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acupuncture

Electroacupuncture for hot flashes: more effective than prescription medication!

Lynn Griffith
Electroacupuncture for hot flashes: more effective than prescription medication!
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Acupuncture is a meridian-based energy therapy largely practiced in China.  In China, acupuncture can be used in place of anesthetic drugs.  It may sound unbelievable, but in a BBC documentary, a women underwent open heart surgery with acupuncture instead of anesthesia.  The Chinese surgeon explained that acupuncture does not have the general anesthesia health risks, recovery is quicker, and it is a third of the cost! (1)

Acupuncture used in China instead of general anesthesia!

A 2003 World Health Organization review and analysis reported that acupuncture impacts the body in the following ways.

    1. Stimulates electromagnetic signals that release immune system cells or pain-killing chemicals.
    2. Activates body’s opioid system that reduces pain and induces sleep.
    3. Stimulates hypothalamus and pituitary gland.
    4. Produces change in the secretion of neurotransmitters and neurohormones that influence brain chemistry. (1)

Acupuncture can be used to help manage depression, morning sickness, stroke, rheumatoid arthritis, hypotension, knee pain, neck pain, headache, induction of labor, low back pain, malposition of fetus, and adverse reaction to chemotherapy. (1)

Acupuncture is useful in managing pain associated with cancer, surgery, chemotherapy, radiation and inflammation!

Past studies have shown that acupuncture is effective for managing pain related to cancer, surgery, chemotherapy, radiation and inflammation.  It also helps increase blood cell production and enhances Natural Killer Cells that lead to increased immune response.  Acupuncture reduces inflammation and the pain associated with swelling, and can also reduce the intensity and frequency of nausea and vomiting associated with chemotherapy!(2)

A new study focuses on using acupuncture for women who experience hot flashes as a result of estrogen targeting therapies that are used to treat breast cancer.  In the trial, 120 breast cancer survivors who reported multiple hot flashes per day were randomized into four interventions.  For eight weeks, the participants received either gabapentin daily, gabapentin placebo daily, electroacupuncture twice per week for two weeks and then once daily, or “sham” electroacupuncture (for an unrelated condition). (3)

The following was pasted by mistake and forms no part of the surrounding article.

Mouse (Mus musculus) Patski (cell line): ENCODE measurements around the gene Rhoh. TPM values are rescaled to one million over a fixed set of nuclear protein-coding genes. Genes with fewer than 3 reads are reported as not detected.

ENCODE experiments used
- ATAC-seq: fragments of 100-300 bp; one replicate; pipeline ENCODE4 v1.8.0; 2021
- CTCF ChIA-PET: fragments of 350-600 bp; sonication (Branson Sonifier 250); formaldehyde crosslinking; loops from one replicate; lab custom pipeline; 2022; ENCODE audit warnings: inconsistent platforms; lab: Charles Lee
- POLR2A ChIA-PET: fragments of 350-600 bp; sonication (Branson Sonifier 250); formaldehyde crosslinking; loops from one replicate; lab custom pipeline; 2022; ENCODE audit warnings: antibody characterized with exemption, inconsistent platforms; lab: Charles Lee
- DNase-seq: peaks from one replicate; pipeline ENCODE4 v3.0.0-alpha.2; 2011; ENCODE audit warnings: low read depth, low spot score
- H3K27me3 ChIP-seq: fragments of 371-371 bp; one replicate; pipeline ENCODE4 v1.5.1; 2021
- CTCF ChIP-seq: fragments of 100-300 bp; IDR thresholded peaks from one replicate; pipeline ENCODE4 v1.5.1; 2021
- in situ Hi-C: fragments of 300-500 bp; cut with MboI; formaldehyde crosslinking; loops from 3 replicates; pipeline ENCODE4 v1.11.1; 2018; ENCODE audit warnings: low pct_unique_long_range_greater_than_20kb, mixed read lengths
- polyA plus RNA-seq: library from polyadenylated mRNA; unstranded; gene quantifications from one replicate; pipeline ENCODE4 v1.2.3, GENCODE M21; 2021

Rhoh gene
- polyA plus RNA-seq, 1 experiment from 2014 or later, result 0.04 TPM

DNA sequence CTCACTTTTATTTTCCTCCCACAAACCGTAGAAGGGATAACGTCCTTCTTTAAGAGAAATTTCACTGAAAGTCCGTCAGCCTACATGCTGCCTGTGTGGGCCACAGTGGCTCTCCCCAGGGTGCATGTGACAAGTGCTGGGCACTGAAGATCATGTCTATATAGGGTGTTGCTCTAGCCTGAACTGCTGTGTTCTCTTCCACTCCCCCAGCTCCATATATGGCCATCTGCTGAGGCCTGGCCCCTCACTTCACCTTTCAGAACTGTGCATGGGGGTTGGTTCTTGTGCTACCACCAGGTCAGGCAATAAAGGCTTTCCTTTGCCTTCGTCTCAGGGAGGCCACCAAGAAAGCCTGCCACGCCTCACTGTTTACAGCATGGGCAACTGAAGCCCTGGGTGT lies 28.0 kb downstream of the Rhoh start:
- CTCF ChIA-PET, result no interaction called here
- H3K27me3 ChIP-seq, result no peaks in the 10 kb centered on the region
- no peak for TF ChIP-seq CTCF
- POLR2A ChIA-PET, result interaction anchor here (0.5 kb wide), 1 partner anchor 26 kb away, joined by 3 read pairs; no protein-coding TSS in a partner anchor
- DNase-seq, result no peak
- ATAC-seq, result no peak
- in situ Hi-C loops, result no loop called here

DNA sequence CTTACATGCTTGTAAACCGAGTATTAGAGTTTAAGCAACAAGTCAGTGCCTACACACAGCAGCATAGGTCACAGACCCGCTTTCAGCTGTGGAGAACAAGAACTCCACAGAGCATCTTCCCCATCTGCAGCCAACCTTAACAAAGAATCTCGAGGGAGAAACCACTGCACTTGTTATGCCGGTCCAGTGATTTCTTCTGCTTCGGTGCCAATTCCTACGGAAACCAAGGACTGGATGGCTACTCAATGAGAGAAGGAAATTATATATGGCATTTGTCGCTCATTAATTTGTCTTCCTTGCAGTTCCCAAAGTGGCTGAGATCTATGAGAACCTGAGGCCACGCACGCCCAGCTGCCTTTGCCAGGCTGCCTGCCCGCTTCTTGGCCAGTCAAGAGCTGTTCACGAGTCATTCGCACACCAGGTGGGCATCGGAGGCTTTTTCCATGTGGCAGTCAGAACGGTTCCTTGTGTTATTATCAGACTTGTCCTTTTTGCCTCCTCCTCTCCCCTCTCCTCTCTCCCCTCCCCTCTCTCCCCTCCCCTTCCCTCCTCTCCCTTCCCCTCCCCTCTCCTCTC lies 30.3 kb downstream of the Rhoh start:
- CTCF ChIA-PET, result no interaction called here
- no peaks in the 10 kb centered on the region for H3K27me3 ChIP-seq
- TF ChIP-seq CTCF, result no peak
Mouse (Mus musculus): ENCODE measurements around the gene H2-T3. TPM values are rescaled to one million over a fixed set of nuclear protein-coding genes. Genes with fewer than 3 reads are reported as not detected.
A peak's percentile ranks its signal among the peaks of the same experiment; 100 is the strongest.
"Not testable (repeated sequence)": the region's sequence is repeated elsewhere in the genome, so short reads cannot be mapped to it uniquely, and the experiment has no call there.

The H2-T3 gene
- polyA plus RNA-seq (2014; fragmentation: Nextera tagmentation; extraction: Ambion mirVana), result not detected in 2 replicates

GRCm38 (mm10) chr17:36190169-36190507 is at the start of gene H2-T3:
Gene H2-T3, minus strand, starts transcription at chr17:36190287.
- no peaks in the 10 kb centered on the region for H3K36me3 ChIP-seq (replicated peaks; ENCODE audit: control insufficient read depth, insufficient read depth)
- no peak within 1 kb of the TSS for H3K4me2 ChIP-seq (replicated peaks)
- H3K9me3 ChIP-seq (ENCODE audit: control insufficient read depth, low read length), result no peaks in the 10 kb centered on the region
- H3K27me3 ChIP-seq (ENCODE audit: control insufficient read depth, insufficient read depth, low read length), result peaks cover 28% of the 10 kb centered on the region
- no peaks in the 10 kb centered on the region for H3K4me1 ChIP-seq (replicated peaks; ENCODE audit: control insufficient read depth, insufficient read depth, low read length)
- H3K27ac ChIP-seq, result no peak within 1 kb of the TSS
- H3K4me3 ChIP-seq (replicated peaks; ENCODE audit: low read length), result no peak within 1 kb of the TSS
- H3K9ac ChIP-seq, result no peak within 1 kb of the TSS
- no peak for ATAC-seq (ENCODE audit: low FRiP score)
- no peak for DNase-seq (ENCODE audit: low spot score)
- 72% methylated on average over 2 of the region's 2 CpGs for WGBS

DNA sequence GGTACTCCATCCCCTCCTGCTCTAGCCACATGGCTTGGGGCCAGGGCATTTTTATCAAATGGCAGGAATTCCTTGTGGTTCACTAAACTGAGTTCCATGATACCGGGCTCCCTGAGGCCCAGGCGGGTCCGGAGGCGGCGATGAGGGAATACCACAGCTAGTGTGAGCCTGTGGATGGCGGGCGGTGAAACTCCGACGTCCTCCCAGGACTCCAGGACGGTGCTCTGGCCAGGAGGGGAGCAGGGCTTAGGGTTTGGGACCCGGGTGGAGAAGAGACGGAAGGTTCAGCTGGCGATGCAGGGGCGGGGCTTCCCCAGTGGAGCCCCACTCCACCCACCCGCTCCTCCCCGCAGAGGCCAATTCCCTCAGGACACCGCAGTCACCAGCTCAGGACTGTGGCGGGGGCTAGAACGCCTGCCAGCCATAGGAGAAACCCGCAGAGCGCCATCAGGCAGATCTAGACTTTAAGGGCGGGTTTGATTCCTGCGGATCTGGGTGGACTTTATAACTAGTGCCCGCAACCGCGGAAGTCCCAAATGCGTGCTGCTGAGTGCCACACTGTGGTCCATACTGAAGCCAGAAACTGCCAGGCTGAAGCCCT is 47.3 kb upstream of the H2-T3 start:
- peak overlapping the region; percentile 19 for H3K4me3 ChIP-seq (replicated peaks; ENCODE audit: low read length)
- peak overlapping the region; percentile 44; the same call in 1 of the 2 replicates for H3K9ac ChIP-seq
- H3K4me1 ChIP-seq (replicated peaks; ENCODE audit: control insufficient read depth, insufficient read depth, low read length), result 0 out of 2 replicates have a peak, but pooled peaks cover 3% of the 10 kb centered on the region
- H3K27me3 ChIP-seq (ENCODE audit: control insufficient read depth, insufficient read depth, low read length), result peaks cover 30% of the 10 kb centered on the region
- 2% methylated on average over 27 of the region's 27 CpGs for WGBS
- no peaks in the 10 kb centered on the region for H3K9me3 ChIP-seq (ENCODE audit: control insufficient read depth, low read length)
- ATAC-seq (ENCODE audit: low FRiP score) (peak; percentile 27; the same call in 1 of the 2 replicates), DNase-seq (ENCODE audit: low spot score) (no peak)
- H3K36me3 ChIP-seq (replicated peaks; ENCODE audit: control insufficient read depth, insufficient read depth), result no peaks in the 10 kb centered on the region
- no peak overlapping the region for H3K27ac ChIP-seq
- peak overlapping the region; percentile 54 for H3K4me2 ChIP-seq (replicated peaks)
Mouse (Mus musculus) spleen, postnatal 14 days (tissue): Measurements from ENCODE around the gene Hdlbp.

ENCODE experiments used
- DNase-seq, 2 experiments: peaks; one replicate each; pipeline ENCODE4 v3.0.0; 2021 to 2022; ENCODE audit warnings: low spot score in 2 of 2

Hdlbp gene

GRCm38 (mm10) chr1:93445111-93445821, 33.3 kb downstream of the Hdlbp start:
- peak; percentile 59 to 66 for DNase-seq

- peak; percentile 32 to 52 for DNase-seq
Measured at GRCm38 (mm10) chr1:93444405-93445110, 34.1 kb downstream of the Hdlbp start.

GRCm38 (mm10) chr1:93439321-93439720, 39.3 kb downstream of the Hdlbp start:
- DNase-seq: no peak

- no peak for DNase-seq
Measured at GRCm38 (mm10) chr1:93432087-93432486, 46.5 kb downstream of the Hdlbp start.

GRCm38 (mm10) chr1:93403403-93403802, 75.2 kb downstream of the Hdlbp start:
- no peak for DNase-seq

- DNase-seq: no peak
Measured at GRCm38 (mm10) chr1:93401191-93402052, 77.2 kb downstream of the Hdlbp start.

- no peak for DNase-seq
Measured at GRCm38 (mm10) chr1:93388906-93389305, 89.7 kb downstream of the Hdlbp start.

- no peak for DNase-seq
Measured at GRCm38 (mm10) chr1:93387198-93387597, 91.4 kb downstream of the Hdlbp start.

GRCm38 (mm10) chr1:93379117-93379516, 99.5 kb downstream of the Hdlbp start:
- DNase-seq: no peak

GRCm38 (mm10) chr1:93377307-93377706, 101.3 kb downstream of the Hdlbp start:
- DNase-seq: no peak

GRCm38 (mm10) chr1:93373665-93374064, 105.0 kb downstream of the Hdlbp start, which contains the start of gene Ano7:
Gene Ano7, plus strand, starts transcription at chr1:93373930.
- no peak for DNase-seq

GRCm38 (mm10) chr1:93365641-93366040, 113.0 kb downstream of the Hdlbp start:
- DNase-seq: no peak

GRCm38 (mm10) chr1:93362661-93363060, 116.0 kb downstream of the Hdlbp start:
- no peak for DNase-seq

After eight-weeks, the subjects who received the electroacupuncture showed the greatest improvement in hot flash frequency and severity.   The gabapentin group reported less improvement than the “sham” acupuncture group, and the placebo pill group came in last. (3)

Study shows electroacupuncture and “sham” electroacupuncture are more effective at treating hot flashes associated with estrogen targeting therapies than prescription gabapentin!

Besides hot flash support, if you dealing with chronic pain or symptoms in association with cancer or cancer treatment, consider looking up a certified acupuncturist and give acupuncture a try.

Sources for this article include:
(1) articles.mercola.com
(2) www.huffingtonpost.com
(3) www.sciencedaily.com

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Image attributions:
 "_DSC0225_acupuncture" by kurt (Featured Image)
Licensed under CC BY 4.0, images may have been modified in some way
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